Common Pests & Problems

We start early in the Fall, with a good clean up of any disease or insects that we see. Making a note of those areas, we watch in Spring for ‘outbreaks’, so they can be looked after quickly. We combine our visual efforts with Biological Beneficial Insects. The following is what we use:

  • On all our fruit trees – (in May) Neoseiulus Fallacis (best overall Mite predator).
  • General release – (in May) We release Ladybugs Hippodamia convergens in the greenhouse so they travel in and out with the plants, depending on weather, and they then spread out to look after the whole garden.
  • For Whitefly control, Delphastus Catalinae, a small black beetle.
  • For Scale control, Lindorus Lophanthae, a slightly bigger small black beetle.
  • For Caterpillar control, two different modes of action; first, Praying Mantis ( will eat anything it can catch), and second, Safer’s BTK, which is a fungus that infests Caterpillars and therefore kills them.

As you can see, Natures way is mainly to employ ‘flying’ controls, but it’s not everyone’s ideal to have them inside the house. Natural predators will always arrive, but not until their feast is well established. This is because mum likes to lay her eggs in an area which has an ample food supply to nourish her young to adulthood to start the cycle again. When we check our plants weekly, we always have a cloth that has been either soaked in a simple water:dish-soap/200:1 solution or rubbing alcohol and water. When you spot the first visitor, a quick wipe and inspection of the leafs’ top surface, underside, and stem, removing any thing you find, will minimize the issues ahead. If you find a sticky area on a leaf surface, this is an indicator that somewhere above there are feasters enjoying your bounty. Do not wait, treat area straight away!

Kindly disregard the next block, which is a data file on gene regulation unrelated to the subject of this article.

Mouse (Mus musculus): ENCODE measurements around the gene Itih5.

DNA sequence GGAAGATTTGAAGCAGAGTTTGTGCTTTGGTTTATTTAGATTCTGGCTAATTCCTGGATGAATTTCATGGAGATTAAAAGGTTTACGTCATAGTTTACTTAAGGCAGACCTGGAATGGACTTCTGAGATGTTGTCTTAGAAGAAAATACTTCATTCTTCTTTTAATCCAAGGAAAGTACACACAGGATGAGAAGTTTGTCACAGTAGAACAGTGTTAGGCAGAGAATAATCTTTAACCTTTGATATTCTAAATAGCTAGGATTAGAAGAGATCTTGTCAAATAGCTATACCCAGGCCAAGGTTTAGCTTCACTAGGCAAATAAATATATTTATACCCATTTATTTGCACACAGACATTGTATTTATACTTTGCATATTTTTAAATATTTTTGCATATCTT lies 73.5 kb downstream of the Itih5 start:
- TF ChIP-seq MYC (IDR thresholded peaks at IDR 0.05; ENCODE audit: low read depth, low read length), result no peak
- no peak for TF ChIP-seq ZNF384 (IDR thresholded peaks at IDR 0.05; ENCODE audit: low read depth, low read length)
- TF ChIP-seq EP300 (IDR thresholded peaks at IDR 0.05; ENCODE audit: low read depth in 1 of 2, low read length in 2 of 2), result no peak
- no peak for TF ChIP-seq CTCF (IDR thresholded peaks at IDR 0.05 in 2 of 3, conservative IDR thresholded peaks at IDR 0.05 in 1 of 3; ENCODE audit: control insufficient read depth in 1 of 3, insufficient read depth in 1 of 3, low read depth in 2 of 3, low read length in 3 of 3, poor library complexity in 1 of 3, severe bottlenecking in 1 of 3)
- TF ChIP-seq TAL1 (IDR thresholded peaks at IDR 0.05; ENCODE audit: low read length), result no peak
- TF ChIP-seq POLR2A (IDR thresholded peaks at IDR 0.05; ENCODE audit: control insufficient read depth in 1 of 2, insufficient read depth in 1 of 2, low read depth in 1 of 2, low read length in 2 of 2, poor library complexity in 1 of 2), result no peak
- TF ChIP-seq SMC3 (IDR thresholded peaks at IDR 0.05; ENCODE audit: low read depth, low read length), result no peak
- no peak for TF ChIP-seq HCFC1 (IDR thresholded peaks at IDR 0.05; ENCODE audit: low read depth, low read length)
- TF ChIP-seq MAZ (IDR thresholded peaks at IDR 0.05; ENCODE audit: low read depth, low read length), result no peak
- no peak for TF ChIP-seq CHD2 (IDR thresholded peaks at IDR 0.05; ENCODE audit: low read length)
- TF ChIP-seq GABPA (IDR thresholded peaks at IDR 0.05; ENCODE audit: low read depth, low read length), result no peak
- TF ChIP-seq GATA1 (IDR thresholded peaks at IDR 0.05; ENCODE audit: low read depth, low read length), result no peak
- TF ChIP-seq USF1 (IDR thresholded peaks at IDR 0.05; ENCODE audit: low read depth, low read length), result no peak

Having plants outside during the Summer (in an appropriate location), will let Nature do her thing. Ants, although not themselves a pest to worry about, can and do make ‘nests’ in large containers. If you have a nice lush specimen growing in this container and it is free of pests, do not be surprised if the local colony moves a few insect ‘stock’ into this location. They feed on the sugary excretion known as ‘Honey Dew’, which is a byproduct of the feeding insects. They can have their ‘nest’ anywhere within there farming area, so keep an eye out for ant runs.

We use ventilation where possible, and pot or base watering to avoid mould and mildew. When it is frosty outside and ventilation not always practical we use Green Earth Bordo mixture. Never leave a plant standing in water unless it is a water plant. Drowning should never be an issue for plants, so make sure excess water can drain away. Going away for a time, and leaving a plant in a saucer can sound like a good idea for a couple of days. But place somewhere where it will not be rained on while you are away. You do not need to keep in filled up. A shady spot, sheltered from heavy rain is best.

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